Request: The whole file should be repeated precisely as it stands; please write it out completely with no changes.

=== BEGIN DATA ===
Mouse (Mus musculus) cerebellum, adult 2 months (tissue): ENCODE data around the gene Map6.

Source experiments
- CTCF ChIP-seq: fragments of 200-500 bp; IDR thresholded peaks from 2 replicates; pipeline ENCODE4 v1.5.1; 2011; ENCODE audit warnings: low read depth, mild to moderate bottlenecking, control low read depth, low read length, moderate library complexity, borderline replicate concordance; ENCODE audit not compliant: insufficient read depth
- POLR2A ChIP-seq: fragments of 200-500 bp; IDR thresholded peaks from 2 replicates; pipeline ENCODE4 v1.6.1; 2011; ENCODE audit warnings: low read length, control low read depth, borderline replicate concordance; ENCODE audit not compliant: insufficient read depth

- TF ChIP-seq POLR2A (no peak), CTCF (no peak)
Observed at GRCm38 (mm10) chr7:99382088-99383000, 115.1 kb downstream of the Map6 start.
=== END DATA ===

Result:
Mouse (Mus musculus) cerebellum, adult 2 months (tissue): ENCODE data around the gene Map6.

Source experiments
- CTCF ChIP-seq: fragments of 200-500 bp; IDR thresholded peaks from 2 replicates; pipeline ENCODE4 v1.5.1; 2011; ENCODE audit warnings: low read depth, mild to moderate bottlenecking, control low read depth, low read length, moderate library complexity, borderline replicate concordance; ENCODE audit not compliant: insufficient read depth
- POLR2A ChIP-seq: fragments of 200-500 bp; IDR thresholded peaks from 2 replicates; pipeline ENCODE4 v1.6.1; 2011; ENCODE audit warnings: low read length, control low read depth, borderline replicate concordance; ENCODE audit not compliant: insufficient read depth

- TF ChIP-seq POLR2A (no peak), CTCF (no peak)
Observed at GRCm38 (mm10) chr7:99382088-99383000, 115.1 kb downstream of the Map6 start.